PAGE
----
Photography show displaying their images being held at horsemen's club on Sunday
BIBLE HILL - Little Elexis MacGillivray is a tad perplexed.
© HARRY SULLIVAN - TRURO DAILY NEWS
Daymond Amos, 12, one of more than 30 children who were involved in a photography project at Bible Hill Estates trailer park, shows off his favourite picture, a shot of his aunt Tracy Amos flashing a peace sign.
Scrunching up her face the five year old once again looks at the picture displaying a clear blue sky but nowhere can she see the rainbow. And, she knows there was a rainbow, because she created it herself with a garden hose.
"I was spraying water up in the air. But I can‘t see it in the sky here," she says, of the missing rainbow.
"Where's the rainbow?" she asks again, staring hard at the small thumbnail proof print. "Where is it?"
Ah, such is the mystery of photography, especially when film is involved. Unlike the instantaneity of digital photography, with film you never know exactly what you have until the negatives are processed and the prints come back from being developed.
"This is the first time these kids have ever seen film," says Jennifer Lilley, in reference to the 35 children from the Bible Hill Estates trailer park she recruited to participate in a special photography assignment.
"The first time they have ever seen negatives," she continued. "So I'm trying to teach them a little bit about the way film versus digital works."
Lilley struck on the idea for her project last year while working in a production capacity on a Season 8 segment of the Trailer Park Boys.
After speaking with and taking pictures of a lot of kids in the park, Lilley learned that none of them had ever been to an art gallery or a museum. So she set out to change that.
"There are very, very dynamic and creative kids who live on the park," she says, during an interview to discuss the project. "And I just thought it would be really great to bring an art gallery to them."
Initially, she thought about showing the children a presentation of the pictures she had taken of them. And then a new concept was born.
"I thought it would really be great to have photographs that the kids took themselves and that was really the seed that began the whole process of trying to get the cameras and trying to get the kids involved with the project," she says. "And it just sort of snowballed from there."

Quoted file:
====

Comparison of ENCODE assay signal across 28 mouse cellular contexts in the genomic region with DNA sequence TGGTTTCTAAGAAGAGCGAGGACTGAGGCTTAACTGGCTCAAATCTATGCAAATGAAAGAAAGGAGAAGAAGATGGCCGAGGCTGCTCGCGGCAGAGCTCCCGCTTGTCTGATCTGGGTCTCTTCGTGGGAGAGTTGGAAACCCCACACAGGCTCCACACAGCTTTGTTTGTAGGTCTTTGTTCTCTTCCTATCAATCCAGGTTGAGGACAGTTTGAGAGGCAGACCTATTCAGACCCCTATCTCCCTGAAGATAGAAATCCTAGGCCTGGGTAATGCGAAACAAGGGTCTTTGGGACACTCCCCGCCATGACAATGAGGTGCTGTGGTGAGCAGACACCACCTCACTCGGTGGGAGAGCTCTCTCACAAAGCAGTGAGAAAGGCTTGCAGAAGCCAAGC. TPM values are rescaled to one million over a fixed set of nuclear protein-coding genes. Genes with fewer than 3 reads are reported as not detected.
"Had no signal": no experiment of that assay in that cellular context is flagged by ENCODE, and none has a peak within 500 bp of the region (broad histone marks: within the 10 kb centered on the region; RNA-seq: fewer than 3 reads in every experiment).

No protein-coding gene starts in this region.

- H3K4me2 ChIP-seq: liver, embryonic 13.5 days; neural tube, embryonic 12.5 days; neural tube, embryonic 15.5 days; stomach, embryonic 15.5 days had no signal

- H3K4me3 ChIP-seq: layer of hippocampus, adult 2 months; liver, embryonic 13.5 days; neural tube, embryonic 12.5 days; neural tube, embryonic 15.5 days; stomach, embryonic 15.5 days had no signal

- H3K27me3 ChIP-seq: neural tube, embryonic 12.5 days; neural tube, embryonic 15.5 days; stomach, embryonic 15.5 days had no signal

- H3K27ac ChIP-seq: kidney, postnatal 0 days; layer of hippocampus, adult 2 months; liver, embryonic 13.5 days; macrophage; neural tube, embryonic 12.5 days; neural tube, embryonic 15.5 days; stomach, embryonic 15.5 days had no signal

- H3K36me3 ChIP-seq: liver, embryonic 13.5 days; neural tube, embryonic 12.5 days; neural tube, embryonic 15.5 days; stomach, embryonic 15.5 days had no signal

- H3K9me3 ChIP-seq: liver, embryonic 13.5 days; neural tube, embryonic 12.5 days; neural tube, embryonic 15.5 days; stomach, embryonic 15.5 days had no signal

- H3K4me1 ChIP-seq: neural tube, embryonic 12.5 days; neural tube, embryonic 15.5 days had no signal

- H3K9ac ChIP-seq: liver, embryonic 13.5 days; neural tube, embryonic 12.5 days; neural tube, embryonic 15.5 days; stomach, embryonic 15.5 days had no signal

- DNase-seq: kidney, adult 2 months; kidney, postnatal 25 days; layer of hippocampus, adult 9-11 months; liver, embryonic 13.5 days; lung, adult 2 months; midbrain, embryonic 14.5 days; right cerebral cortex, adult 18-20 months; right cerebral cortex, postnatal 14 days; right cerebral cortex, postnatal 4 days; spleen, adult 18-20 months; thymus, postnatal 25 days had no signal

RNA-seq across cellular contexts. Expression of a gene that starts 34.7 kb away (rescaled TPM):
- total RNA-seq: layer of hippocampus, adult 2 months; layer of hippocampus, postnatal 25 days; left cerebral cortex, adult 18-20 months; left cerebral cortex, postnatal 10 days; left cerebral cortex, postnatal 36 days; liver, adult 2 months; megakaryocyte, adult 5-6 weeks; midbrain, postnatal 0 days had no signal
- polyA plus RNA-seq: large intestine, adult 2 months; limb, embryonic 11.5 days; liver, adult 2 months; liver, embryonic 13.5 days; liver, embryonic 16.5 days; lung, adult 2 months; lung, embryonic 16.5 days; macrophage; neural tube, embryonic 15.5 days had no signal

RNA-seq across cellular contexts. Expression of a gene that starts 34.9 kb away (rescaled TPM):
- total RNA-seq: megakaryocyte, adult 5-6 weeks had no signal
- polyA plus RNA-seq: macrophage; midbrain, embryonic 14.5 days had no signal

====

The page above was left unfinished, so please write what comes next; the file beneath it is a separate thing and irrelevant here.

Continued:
With some financial support from the Village of Bible Hill, Lilley purchased 35 disposable 35 mm cameras, lined up her amateur photographers (between the ages of five and 17) and with some basic instruction on the use of lighting, flash and how not to put their fingers over the lens, set them loose to shoot at will.
"I had visions that all of the film would be black. Or over exposed, under exposed," she says, chuckling.
And while some of that did occur, Lilley said most of the results were pleasantly surprising.
And on Sunday her final selections are going to be presented during a photography show being held at the Truro Horsemen's Club from 7 to 9 p.m.
"I think it is going to be a really beautiful experience," she says, of Sunday's event.
Lilley has also received support from the Rotary Club of Truro, Carsand Mosher Photographic and the Colchester Printing Co., to help deal with the developing, printing and other related costs for the project and says she believes it will have a positive impact on those involved.
"If I can, you know, just like, allow one kid to realize that there's a language, an art, and that they are capable of doing great things. That they have this remarkable and dynamic creative energy and if that little seed is planted at this early age of their life and they dream big and this experience somehow has a difference in their life, then that's what it's all about," she says."
Already one of the boys involved has told her he wants to become a photographer. Another boy told her that when he looked through the camera's viewfinder he saw "beauty."
"And I know that when the kids are at that opening and they see how proud everybody is of them they are going to feel really, really good about themselves. And they are going to feel very, very special and it is going to be something that will stay with them. And that makes it all worthwhile," Lilley says.
"It's just a matter of them believing in themselves. It's a matter of believing in their dreams and knowing that if they keep their dreams alive in their hearts and if they work hard that their dreams are possible.
"I want them to know that a lot of people believe in them. That's really what this project is all about, is the potential of hope."
Kind of like chasing - or even creating - a rainbow.